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Original Research ARTICLE Provisionally accepted The full-text will be published soon. Notify me

Front. Mar. Sci. | doi: 10.3389/fmars.2019.00711

Discriminating natal source populations of a temperate marine fish using larval otolith chemistry

 Troy A. Rogers1*, Anthony J. Fowler2, Michael A. Steer2 and Bronwyn M. Gillanders1
  • 1Faculty of Sciences, University of Adelaide, Australia
  • 2Aquatic Sciences Centre, South Australian Research and Development Institute, Australia

The life cycles of many marine species depend on a dispersive larval stage that connects spatially segregated populations. However, quantifying larval movement among populations remains one of the greatest challenges in marine ecology. Such movement determines whether a population is essentially a self-recruiting stock, or if it forms part of a larger meta-population where recruits originate from multiple sources. Previous research has struggled to differentiate between such stock structure models for King George whiting (Sillaginodes punctatus; Perciformes) in southern Australia, largely due to difficulties in identifying the source populations of dispersing larvae. In this study, pelagic larvae were collected throughout the only recognized spawning area in South Australia in 2017 and 2018. First, we identified that the distribution of larvae was broadly divisible into two groups – those in southern Spencer Gulf and those in Investigator Strait. Then, the incremental structure and elemental composition of otoliths of larvae from the two regions were compared to determine if they had originated from a common source population. There were no spatial differences in the sizes (3.0-5.0 mm SL), ages (5-21 d), hatch dates (7-24 April) or average growth rates (0.09-0.21 mm d-1) of larvae. However, multi-elemental (Li, Mg, Mn, Sr and Ba) otolith signatures differed significantly between the two regions, primarily driven by differences in concentrations of Li and Ba. Although otolith signatures were year-specific, larvae were assigned to their region of capture with 70-82% accuracy. Larvae in each region hatched at the same time yet had significantly different otolith chemistry, providing strong evidence that those in southern Spencer Gulf and Investigator Strait originated from spatially segregated water masses. This study has demonstrated the ability of otolith chemistry to discriminate source populations of pelagic larvae in a fully marine environment, which provides a basis to quantify larval movement between fish populations.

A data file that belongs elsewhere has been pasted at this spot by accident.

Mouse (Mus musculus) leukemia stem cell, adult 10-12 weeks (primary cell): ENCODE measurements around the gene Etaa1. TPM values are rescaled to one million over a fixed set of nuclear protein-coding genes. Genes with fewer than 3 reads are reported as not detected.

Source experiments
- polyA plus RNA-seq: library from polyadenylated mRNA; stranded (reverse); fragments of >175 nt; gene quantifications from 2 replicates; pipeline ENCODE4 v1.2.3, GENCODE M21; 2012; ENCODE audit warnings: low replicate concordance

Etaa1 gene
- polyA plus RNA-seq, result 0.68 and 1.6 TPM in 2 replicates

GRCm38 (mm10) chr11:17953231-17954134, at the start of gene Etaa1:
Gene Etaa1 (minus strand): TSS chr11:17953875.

Keywords: Larvae, connectivity, otolith chemistry, microstructure, LA-ICP-MS, Early life history, Lithium, King George whiting

Received: 27 Aug 2019; Accepted: 05 Nov 2019.

Copyright: © 2019 Rogers, Fowler, Steer and Gillanders. This is an open-access article distributed under the terms of the Creative Commons Attribution License (CC BY). The use, distribution or reproduction in other forums is permitted, provided the original author(s) and the copyright owner(s) are credited and that the original publication in this journal is cited, in accordance with accepted academic practice. No use, distribution or reproduction is permitted which does not comply with these terms.

* Correspondence: Mr. Troy A. Rogers, Faculty of Sciences, University of Adelaide, Adelaide, Australia, troy.rogers@adelaide.edu.au